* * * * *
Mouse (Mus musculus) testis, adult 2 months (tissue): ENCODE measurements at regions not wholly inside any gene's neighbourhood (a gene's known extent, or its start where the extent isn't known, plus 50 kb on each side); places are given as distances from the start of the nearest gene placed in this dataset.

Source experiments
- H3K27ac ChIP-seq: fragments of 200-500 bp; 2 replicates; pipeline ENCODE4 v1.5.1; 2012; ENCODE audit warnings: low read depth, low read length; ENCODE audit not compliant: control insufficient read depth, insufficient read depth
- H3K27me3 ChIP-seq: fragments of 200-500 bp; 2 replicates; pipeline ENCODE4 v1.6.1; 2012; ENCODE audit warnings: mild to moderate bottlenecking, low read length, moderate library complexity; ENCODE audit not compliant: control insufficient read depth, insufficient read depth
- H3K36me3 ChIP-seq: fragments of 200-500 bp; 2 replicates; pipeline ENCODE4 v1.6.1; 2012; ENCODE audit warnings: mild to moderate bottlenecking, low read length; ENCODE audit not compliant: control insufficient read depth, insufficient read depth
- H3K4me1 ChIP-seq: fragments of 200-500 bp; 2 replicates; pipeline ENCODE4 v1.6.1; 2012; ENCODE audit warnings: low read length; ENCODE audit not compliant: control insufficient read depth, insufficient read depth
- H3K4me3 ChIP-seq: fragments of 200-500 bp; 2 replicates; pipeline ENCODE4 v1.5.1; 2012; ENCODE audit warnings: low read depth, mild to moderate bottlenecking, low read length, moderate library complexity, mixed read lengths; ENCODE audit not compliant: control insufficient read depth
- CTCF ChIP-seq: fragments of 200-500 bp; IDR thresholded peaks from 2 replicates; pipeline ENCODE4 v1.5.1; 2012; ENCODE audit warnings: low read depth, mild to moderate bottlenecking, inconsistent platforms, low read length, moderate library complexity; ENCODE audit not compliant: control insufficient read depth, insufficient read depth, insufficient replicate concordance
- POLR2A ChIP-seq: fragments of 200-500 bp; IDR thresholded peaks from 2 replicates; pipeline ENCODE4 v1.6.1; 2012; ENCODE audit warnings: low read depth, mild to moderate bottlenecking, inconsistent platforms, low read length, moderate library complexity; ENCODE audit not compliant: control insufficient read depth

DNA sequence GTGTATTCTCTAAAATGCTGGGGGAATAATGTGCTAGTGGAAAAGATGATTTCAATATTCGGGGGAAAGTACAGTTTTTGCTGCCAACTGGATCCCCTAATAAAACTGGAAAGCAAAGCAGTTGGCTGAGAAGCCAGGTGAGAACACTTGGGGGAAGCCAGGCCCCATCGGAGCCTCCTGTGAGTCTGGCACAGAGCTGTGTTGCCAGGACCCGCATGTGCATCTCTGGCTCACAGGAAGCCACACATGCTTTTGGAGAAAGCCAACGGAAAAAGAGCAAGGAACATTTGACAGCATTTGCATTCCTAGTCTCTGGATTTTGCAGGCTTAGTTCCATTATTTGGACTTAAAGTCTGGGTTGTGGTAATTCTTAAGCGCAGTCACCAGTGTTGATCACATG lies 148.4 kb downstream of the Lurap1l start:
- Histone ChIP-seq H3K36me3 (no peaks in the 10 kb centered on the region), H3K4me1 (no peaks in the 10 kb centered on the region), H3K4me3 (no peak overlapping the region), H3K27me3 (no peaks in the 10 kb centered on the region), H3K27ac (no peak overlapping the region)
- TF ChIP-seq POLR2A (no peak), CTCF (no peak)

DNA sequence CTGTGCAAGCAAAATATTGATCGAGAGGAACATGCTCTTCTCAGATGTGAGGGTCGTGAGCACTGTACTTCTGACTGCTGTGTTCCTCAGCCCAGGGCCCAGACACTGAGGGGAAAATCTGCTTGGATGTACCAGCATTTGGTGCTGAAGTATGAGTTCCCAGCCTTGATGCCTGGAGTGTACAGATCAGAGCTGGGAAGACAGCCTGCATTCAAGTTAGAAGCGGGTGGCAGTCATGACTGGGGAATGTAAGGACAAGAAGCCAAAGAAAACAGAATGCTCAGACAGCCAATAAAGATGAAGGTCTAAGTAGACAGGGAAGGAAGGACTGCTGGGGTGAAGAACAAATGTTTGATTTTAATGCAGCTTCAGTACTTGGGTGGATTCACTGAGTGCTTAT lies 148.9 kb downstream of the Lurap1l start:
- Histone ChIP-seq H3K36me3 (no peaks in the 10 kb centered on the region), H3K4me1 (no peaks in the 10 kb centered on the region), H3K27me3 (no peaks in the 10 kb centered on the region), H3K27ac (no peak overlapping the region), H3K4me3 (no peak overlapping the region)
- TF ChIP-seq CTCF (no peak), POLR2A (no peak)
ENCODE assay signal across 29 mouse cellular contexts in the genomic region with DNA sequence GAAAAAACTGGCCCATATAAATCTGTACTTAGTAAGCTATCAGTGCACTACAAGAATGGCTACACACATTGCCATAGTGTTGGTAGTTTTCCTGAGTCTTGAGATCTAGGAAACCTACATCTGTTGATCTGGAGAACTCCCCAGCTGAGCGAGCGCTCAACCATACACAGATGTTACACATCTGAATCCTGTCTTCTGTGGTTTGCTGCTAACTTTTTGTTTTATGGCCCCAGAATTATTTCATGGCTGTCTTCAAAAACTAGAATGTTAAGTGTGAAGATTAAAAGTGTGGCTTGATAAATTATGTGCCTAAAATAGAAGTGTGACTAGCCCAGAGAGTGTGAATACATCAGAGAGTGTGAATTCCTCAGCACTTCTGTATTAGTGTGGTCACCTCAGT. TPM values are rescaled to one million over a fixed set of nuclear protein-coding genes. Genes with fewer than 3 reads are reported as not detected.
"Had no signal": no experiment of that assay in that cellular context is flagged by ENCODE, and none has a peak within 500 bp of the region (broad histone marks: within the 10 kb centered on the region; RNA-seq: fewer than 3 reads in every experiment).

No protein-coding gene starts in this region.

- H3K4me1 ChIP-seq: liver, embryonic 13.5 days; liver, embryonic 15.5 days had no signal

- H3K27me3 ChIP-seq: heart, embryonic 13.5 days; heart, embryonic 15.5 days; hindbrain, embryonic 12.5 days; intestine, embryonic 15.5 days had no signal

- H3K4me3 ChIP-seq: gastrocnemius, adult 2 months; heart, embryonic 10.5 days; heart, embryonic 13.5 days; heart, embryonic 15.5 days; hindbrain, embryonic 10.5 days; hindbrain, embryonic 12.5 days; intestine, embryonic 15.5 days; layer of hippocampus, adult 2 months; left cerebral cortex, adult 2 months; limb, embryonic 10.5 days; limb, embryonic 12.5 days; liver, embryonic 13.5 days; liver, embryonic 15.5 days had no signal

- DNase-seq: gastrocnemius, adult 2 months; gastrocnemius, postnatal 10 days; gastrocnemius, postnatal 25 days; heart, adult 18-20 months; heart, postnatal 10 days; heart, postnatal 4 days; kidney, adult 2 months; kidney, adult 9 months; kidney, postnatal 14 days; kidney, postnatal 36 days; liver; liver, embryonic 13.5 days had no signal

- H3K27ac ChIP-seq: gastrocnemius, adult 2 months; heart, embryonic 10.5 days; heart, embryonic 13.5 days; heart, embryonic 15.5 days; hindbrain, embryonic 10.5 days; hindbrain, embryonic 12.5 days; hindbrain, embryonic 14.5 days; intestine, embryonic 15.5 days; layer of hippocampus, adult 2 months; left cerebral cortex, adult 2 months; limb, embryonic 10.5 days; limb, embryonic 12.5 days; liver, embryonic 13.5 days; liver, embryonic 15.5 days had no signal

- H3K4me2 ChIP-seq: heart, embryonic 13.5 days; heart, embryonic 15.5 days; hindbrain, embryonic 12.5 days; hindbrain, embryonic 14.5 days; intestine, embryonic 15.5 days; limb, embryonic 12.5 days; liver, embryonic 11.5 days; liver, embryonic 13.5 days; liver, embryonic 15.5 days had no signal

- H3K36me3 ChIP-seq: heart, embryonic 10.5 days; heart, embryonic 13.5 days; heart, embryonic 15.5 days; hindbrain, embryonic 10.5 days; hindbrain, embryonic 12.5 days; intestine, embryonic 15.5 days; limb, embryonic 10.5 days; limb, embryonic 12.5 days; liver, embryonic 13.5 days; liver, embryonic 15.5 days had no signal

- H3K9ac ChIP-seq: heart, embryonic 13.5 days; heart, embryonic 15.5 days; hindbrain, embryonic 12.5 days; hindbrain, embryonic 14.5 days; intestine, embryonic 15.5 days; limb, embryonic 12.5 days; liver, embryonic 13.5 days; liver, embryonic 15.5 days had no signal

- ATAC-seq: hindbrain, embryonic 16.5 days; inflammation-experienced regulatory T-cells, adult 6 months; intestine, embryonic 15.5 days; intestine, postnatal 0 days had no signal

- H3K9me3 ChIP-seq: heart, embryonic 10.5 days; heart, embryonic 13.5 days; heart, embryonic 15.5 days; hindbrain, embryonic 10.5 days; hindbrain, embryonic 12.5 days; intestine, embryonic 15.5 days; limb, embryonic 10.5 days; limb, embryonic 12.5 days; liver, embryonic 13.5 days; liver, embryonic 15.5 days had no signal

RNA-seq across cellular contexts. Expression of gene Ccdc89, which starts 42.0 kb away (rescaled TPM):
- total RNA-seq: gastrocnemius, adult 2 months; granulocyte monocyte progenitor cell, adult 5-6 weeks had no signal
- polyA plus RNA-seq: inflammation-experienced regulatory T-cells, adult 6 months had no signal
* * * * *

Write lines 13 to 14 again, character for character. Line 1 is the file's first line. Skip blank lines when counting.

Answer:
DNA sequence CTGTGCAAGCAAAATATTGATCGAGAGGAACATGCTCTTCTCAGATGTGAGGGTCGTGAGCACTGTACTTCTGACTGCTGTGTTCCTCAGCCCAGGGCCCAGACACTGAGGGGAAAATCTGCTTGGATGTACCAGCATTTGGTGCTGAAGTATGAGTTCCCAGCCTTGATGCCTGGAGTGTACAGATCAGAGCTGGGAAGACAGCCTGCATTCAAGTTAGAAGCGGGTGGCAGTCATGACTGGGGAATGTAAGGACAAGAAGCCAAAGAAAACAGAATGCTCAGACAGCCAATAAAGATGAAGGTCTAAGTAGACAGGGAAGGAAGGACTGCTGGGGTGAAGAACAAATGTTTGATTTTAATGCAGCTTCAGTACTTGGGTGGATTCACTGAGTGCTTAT lies 148.9 kb downstream of the Lurap1l start:
- Histone ChIP-seq H3K36me3 (no peaks in the 10 kb centered on the region), H3K4me1 (no peaks in the 10 kb centered on the region), H3K27me3 (no peaks in the 10 kb centered on the region), H3K27ac (no peak overlapping the region), H3K4me3 (no peak overlapping the region)